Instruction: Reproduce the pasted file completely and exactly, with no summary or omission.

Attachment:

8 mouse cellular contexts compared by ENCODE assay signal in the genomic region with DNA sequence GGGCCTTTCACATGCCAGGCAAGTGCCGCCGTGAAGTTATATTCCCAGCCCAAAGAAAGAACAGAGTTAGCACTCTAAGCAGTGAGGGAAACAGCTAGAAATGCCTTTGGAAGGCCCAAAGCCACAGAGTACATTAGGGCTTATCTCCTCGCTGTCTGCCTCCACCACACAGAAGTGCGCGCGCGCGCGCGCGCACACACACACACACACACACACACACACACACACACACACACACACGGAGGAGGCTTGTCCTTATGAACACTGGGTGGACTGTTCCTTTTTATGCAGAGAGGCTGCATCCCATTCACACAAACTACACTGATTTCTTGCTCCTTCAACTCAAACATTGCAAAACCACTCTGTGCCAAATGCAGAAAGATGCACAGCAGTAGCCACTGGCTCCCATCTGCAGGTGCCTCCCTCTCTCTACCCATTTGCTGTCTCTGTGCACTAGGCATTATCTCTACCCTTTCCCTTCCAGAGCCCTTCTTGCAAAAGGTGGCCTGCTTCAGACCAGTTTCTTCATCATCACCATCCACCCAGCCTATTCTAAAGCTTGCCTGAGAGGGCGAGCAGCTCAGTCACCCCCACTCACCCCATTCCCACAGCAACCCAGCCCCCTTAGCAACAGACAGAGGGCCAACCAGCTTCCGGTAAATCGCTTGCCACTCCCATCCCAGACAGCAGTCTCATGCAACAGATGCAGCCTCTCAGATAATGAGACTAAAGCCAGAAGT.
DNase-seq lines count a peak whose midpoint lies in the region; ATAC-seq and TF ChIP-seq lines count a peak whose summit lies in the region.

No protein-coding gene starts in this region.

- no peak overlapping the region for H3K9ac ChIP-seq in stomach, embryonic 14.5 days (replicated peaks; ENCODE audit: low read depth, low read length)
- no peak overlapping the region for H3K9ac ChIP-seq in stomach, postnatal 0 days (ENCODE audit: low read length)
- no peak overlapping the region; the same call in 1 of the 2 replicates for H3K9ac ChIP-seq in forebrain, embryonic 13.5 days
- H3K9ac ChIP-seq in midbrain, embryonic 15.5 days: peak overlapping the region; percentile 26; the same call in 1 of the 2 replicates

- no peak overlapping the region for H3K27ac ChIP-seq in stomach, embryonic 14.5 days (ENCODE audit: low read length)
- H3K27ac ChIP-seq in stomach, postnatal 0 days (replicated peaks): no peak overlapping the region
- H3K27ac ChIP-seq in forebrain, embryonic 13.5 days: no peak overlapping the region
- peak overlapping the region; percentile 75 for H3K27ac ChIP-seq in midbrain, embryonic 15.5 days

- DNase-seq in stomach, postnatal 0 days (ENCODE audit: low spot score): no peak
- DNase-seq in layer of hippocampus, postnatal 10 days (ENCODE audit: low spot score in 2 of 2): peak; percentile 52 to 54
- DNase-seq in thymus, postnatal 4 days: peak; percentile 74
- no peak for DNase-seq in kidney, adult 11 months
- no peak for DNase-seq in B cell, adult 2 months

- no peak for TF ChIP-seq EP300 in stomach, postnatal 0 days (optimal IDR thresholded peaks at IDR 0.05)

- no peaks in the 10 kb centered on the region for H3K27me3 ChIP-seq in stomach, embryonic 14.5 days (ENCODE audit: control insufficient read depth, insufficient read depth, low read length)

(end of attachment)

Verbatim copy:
8 mouse cellular contexts compared by ENCODE assay signal in the genomic region with DNA sequence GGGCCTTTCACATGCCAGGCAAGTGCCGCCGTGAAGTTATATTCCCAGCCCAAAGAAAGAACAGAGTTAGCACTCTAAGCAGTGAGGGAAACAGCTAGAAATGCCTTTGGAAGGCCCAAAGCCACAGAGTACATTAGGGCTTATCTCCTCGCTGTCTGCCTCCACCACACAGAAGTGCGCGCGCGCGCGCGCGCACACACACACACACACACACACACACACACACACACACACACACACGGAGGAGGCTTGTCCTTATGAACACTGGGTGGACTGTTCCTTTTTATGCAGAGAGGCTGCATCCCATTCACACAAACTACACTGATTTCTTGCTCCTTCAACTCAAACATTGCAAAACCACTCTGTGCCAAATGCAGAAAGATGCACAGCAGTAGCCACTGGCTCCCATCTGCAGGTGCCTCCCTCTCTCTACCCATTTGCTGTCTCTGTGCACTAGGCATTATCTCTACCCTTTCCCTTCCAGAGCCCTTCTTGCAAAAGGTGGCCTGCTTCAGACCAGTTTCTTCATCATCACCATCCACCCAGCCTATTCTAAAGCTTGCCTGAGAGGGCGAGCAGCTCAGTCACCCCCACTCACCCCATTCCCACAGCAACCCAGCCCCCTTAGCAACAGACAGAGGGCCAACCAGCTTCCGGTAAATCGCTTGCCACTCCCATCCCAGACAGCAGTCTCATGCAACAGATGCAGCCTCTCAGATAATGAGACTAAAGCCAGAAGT.
DNase-seq lines count a peak whose midpoint lies in the region; ATAC-seq and TF ChIP-seq lines count a peak whose summit lies in the region.

No protein-coding gene starts in this region.

- no peak overlapping the region for H3K9ac ChIP-seq in stomach, embryonic 14.5 days (replicated peaks; ENCODE audit: low read depth, low read length)
- no peak overlapping the region for H3K9ac ChIP-seq in stomach, postnatal 0 days (ENCODE audit: low read length)
- no peak overlapping the region; the same call in 1 of the 2 replicates for H3K9ac ChIP-seq in forebrain, embryonic 13.5 days
- H3K9ac ChIP-seq in midbrain, embryonic 15.5 days: peak overlapping the region; percentile 26; the same call in 1 of the 2 replicates

- no peak overlapping the region for H3K27ac ChIP-seq in stomach, embryonic 14.5 days (ENCODE audit: low read length)
- H3K27ac ChIP-seq in stomach, postnatal 0 days (replicated peaks): no peak overlapping the region
- H3K27ac ChIP-seq in forebrain, embryonic 13.5 days: no peak overlapping the region
- peak overlapping the region; percentile 75 for H3K27ac ChIP-seq in midbrain, embryonic 15.5 days

- DNase-seq in stomach, postnatal 0 days (ENCODE audit: low spot score): no peak
- DNase-seq in layer of hippocampus, postnatal 10 days (ENCODE audit: low spot score in 2 of 2): peak; percentile 52 to 54
- DNase-seq in thymus, postnatal 4 days: peak; percentile 74
- no peak for DNase-seq in kidney, adult 11 months
- no peak for DNase-seq in B cell, adult 2 months

- no peak for TF ChIP-seq EP300 in stomach, postnatal 0 days (optimal IDR thresholded peaks at IDR 0.05)

- no peaks in the 10 kb centered on the region for H3K27me3 ChIP-seq in stomach, embryonic 14.5 days (ENCODE audit: control insufficient read depth, insufficient read depth, low read length)